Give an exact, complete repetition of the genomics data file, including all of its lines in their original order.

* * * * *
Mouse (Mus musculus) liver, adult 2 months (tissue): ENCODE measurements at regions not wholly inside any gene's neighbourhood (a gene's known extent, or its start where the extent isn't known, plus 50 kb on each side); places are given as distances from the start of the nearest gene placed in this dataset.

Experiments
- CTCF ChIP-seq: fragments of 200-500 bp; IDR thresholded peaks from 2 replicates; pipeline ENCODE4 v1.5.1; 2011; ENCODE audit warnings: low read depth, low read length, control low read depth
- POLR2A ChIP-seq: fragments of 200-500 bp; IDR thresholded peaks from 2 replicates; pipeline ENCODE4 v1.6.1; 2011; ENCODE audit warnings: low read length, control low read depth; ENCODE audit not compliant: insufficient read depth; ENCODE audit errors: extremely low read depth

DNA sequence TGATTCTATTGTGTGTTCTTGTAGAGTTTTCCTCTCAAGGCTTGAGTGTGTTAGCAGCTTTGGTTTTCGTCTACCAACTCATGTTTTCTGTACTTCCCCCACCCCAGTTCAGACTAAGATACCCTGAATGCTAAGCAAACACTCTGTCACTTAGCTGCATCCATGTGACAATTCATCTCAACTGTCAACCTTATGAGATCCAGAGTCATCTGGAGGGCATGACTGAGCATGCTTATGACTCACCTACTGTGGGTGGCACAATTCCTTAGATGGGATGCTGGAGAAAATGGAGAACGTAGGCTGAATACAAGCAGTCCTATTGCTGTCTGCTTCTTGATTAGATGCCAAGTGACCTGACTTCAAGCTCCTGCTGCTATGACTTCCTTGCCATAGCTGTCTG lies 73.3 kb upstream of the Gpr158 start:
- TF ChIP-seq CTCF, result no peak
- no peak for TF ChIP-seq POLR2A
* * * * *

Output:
Mouse (Mus musculus) liver, adult 2 months (tissue): ENCODE measurements at regions not wholly inside any gene's neighbourhood (a gene's known extent, or its start where the extent isn't known, plus 50 kb on each side); places are given as distances from the start of the nearest gene placed in this dataset.

Experiments
- CTCF ChIP-seq: fragments of 200-500 bp; IDR thresholded peaks from 2 replicates; pipeline ENCODE4 v1.5.1; 2011; ENCODE audit warnings: low read depth, low read length, control low read depth
- POLR2A ChIP-seq: fragments of 200-500 bp; IDR thresholded peaks from 2 replicates; pipeline ENCODE4 v1.6.1; 2011; ENCODE audit warnings: low read length, control low read depth; ENCODE audit not compliant: insufficient read depth; ENCODE audit errors: extremely low read depth

DNA sequence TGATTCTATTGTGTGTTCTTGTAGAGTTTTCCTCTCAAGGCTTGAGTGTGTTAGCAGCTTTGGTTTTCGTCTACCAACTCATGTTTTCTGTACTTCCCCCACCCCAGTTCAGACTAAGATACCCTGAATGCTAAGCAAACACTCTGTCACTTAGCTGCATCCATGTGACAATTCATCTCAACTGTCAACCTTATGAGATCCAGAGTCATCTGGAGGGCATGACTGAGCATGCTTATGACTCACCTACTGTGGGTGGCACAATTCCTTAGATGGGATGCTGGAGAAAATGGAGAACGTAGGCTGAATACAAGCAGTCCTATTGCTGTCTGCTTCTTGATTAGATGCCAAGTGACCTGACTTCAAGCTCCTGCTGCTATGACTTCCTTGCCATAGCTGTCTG lies 73.3 kb upstream of the Gpr158 start:
- TF ChIP-seq CTCF, result no peak
- no peak for TF ChIP-seq POLR2A